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Sweet 16 Hoops Q&A: Clemson vs. Kansas

NCAA Basketball: Big 12 Conference Tournament Championship-West Virginia vs Kansas William Purnell-USA TODAY Sports

The Tigers will travel to Omaha, NE, just three hours north of Lawrence, KS to face the Kansas Jayhawks. They’ve made the Final Four more times (14) than we’ve made the NCAA tournament. Outside the ACC, only Kentucky (and formerly UCLA, but they’ve faded) could claim to be quite as prolific as the Kansas basketball program.

This year they’ve been slightly less prolific, accruing 7 losses prior to the NCAA tournament after consecutive seasons with only 4. Nevertheless, they rank 9th in KenPom and won the Big 12 regular season title for the 14th consecutive year.

Their calling card is offense, in which they rank 5th in offensive efficiency. It’s led by great three-point shooting which also ranks 5th in the nation.

To get an outside perspective on the Jayhawks before our orange-clad cinderalla team goes to battle, we connected with Andy Mitts over at Rock Chalk Talk.

STS: Udoka Azubuike is the leading rebounder on a Jayhawks team that has struggled on the glass. The big seven-footer is therefore critical. Can you share your thoughts on his role and his big matchup against Clemson’s Eli Thomas? Additionally, what’s the status on his knee injury? He scored 10 points and collected 7 rebounds against Seton Hall, but wore a big knee brace.

RCT: Dok is probably the most important player on the team most nights. His ability to control the action down low is extremely important to this team, and they are nowhere near the same team without him. Mitch Lightfoot and Silvio DeSousa will need to play well to fill in, but if Dok is in foul trouble or ineffective, this could be a long night for the Jayhawks.

As for the injury, Bill Self said that he is fully healed and ready to go, so it shouldn’t be a concern.

STS: Devonte’ Graham is the name player for the Jayhawks. The senior guard averages 17.4 points per game and a gaudy 7.5 assists per game. His shooting percentages look a bit strange though. He’s shot an excellent .404 clip on 250 three-point attempts, but only .389 on 208 two-pointers. Can you tell us a bit about his game and what Seton Hall did to slow him down, as he scored just 8 points on 1-7 in that Round of 32 game?

RCT: I don’t know that Seton Hall did anything specific. Graham has had multiple games this year where he just has been off, and Saturday seemed to be another one of those. He’s been an excellent three-point shooter, but isn’t really that great at slashing to the basket, instead choosing to enable his teammates to score.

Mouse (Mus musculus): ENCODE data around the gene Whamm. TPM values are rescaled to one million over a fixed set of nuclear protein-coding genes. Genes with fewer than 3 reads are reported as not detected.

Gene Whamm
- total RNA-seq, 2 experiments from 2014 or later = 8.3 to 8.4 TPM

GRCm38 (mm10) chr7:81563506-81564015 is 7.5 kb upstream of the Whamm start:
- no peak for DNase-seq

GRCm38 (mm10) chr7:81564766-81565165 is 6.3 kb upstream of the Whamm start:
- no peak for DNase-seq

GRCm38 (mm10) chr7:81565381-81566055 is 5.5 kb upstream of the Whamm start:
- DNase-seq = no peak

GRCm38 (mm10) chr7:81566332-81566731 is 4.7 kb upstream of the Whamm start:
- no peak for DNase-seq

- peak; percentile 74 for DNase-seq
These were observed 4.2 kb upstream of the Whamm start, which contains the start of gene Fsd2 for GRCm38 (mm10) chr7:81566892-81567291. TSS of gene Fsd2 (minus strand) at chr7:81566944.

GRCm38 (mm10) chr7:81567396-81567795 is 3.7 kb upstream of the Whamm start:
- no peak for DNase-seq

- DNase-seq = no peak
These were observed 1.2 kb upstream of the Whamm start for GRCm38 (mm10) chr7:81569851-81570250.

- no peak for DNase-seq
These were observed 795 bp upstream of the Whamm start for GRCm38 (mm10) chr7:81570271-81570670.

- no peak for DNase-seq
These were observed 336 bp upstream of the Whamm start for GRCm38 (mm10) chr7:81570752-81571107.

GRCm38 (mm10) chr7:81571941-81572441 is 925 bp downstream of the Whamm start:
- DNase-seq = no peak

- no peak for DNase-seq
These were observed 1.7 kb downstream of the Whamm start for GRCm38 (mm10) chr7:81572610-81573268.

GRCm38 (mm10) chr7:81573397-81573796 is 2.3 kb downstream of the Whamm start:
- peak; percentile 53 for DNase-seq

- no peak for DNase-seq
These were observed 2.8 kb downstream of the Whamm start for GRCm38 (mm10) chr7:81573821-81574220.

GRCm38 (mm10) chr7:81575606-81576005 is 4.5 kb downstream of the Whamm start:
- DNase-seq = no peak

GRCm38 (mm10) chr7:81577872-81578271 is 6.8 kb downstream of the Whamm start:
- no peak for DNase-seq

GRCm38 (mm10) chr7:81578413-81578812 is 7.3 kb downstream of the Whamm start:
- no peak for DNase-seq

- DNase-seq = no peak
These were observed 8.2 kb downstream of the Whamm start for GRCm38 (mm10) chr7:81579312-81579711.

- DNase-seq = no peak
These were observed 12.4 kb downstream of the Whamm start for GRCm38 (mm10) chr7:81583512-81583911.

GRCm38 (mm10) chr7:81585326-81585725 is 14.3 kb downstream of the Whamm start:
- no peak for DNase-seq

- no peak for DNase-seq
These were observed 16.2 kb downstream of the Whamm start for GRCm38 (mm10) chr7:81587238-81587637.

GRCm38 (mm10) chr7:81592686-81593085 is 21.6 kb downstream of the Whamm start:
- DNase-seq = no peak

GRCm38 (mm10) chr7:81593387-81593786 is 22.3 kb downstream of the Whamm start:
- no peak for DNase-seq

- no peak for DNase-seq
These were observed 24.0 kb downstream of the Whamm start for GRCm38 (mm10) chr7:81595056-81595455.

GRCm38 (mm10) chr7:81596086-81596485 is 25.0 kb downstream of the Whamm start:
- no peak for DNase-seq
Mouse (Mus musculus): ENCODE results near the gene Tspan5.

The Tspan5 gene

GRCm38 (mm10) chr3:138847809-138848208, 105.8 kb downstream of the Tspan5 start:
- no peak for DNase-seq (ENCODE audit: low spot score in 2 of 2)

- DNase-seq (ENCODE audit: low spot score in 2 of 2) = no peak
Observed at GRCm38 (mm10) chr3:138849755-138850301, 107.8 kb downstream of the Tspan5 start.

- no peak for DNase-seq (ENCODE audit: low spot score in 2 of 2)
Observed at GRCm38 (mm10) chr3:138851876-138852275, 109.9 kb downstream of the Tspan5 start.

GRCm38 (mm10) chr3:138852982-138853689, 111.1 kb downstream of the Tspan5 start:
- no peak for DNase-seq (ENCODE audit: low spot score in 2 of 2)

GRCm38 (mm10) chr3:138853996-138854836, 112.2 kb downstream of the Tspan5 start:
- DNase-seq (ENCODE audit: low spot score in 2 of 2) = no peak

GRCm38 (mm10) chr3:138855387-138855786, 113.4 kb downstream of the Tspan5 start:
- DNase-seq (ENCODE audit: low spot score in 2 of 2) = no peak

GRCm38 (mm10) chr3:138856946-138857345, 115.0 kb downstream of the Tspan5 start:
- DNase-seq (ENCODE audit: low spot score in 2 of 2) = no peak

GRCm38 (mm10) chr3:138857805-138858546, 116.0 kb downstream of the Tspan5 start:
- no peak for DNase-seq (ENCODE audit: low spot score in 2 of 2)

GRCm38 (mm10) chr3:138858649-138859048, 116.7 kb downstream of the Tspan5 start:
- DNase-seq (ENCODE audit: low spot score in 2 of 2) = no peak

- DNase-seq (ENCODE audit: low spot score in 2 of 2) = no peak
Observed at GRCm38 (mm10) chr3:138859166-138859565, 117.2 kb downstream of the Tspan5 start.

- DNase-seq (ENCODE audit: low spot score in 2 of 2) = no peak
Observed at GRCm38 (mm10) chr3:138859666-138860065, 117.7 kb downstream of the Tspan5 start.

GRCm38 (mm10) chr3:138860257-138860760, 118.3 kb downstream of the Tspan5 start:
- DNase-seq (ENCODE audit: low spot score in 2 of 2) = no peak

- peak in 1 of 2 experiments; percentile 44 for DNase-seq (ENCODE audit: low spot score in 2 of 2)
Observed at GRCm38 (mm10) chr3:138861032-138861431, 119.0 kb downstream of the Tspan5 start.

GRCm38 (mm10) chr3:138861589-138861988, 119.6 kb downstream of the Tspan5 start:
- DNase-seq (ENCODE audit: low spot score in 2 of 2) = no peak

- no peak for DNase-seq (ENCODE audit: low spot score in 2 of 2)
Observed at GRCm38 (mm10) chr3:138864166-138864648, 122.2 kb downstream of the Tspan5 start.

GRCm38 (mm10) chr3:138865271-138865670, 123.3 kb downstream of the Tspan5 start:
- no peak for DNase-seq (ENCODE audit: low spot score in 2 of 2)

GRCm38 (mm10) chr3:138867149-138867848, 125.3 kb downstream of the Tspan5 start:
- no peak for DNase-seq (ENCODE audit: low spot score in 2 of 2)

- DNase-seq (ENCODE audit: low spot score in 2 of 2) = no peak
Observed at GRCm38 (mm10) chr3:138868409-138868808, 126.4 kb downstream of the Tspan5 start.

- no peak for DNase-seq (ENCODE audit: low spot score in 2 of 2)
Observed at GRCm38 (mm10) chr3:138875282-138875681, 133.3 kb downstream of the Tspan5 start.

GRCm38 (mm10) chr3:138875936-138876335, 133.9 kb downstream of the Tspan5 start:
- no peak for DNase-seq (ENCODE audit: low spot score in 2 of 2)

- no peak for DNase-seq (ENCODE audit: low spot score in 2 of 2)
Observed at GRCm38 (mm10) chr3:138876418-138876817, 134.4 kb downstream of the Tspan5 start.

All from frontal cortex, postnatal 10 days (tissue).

I think part of the reason he’s struggled at times is his willingness to shrink his role in the offense if it doesn’t appear to be his night. It’s not a trait that helps his stat line, but it typically leads to good results.

STS: Aside from the obvious Clemson getting hot from three-point territory what do you see as potential areas of concern that could give Clemson the upper hand?

RCT: Foul trouble. Kansas is still a fairly thin team, and if the guys in the post get into foul trouble early, then it’s going to be tough to keep up without a blistering effort from outside.

STS: Again, aside from the obvious coaxing Eli Thomas into foul trouble -- what do you see that Kansas can do that could give Kansas the upper hand?

RCT: Shooting threes is the obvious answer, but I think a crucial part of that is going to be good passing. I’ve had the opportunity to watch a few Clemson games, living in ACC country, and my observation is that they are slow rotating on defense. This can be key to getting open shots and creating foul opportunities.

STS: KenPom is very bullish on the Tigers chances in this one, giving Clemson a 46% chance of victory. Nate Silver is a bit more pessimistic (and realistic) at just 27%. What is your expectation of how this game plays out?

RCT: I do think that KenPom has been underrating this Kansas team all year long, and this team has definitely improved recently. I also think that Clemson got a bigger bump than was warranted due to the beatdown of Auburn in the last round.

That being said, I think the real probability is somewhere in between, probably in the 35-40% range. Clemson is going to keep this one close, and may even lead for a good piece of the first half. But Kansas has shown a great ability to close out a game this year, and I’m expecting a late push to get Kansas over the hump. I’ll predict a 75-71 win.

To see STS’s answers to their questions, click here.